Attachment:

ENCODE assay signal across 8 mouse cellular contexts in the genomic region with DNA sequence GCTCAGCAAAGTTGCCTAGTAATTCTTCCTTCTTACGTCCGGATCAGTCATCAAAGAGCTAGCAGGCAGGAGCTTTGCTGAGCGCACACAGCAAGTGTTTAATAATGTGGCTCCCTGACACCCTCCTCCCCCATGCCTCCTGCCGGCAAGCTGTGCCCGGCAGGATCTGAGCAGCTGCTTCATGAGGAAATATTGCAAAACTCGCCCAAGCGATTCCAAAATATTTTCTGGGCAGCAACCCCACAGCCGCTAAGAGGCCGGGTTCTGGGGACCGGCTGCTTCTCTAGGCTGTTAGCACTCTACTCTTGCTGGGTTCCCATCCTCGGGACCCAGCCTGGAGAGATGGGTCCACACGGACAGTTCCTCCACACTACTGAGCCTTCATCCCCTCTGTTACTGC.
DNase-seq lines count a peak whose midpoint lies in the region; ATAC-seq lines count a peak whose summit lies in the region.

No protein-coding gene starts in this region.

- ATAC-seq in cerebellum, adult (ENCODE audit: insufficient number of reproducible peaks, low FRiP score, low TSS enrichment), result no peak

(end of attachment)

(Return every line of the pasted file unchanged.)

ENCODE assay signal across 8 mouse cellular contexts in the genomic region with DNA sequence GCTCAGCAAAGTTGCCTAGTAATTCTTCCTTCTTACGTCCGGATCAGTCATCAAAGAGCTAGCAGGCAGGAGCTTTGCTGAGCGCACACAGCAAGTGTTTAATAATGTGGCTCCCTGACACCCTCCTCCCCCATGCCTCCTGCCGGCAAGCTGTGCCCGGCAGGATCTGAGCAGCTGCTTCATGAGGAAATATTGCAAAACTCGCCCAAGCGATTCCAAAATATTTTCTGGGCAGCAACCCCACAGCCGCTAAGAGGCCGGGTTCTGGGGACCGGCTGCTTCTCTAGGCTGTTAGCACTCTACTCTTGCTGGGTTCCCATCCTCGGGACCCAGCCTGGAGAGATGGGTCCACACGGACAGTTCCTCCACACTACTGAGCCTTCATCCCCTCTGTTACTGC.
DNase-seq lines count a peak whose midpoint lies in the region; ATAC-seq lines count a peak whose summit lies in the region.

No protein-coding gene starts in this region.

- ATAC-seq in cerebellum, adult (ENCODE audit: insufficient number of reproducible peaks, low FRiP score, low TSS enrichment), result no peak